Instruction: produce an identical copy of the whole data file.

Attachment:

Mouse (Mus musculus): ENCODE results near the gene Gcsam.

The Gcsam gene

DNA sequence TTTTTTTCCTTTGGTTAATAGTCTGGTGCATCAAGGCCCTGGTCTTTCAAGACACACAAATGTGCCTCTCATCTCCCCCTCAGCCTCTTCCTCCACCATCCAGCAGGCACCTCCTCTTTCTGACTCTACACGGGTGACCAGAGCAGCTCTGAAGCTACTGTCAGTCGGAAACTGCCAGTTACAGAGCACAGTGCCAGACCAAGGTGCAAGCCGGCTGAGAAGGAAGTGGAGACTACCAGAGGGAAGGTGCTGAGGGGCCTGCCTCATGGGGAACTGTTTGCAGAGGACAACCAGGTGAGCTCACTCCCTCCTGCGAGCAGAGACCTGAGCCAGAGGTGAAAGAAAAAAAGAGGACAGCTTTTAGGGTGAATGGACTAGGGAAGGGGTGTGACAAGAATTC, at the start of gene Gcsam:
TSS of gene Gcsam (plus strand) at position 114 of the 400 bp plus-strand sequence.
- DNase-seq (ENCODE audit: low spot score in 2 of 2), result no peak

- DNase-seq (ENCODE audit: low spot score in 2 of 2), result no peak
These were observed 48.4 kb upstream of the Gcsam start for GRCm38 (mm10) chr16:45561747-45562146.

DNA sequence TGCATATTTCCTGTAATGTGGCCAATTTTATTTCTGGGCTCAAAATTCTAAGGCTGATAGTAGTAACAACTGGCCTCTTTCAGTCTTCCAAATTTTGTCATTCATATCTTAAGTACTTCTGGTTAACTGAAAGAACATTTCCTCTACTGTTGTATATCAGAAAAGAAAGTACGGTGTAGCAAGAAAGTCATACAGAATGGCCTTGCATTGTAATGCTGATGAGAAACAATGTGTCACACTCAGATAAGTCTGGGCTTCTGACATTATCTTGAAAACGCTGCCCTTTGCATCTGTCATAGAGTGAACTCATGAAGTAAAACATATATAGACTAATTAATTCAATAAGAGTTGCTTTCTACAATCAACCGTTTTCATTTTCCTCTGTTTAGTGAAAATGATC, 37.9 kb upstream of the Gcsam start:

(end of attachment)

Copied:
Mouse (Mus musculus): ENCODE results near the gene Gcsam.

The Gcsam gene

DNA sequence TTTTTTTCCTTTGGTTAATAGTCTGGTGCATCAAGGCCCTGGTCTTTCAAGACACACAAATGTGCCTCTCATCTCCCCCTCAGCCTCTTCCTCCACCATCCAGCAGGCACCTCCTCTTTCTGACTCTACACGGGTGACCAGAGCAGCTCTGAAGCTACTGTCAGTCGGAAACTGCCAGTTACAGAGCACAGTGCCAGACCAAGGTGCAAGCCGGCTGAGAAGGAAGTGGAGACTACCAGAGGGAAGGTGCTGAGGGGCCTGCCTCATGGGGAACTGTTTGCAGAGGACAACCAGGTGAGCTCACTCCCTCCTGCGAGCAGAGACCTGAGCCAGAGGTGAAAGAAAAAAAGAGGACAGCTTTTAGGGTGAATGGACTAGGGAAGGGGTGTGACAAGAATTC, at the start of gene Gcsam:
TSS of gene Gcsam (plus strand) at position 114 of the 400 bp plus-strand sequence.
- DNase-seq (ENCODE audit: low spot score in 2 of 2), result no peak

- DNase-seq (ENCODE audit: low spot score in 2 of 2), result no peak
These were observed 48.4 kb upstream of the Gcsam start for GRCm38 (mm10) chr16:45561747-45562146.

DNA sequence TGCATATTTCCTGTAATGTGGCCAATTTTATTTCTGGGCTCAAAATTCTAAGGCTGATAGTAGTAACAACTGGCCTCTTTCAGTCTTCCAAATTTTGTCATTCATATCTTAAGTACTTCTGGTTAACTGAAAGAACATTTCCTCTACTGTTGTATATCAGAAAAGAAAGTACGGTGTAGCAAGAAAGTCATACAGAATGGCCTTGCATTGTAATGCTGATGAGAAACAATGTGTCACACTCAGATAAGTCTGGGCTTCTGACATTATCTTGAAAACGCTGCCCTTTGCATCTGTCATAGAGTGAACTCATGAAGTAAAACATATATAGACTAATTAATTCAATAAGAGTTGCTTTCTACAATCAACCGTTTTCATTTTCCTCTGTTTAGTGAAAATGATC, 37.9 kb upstream of the Gcsam start: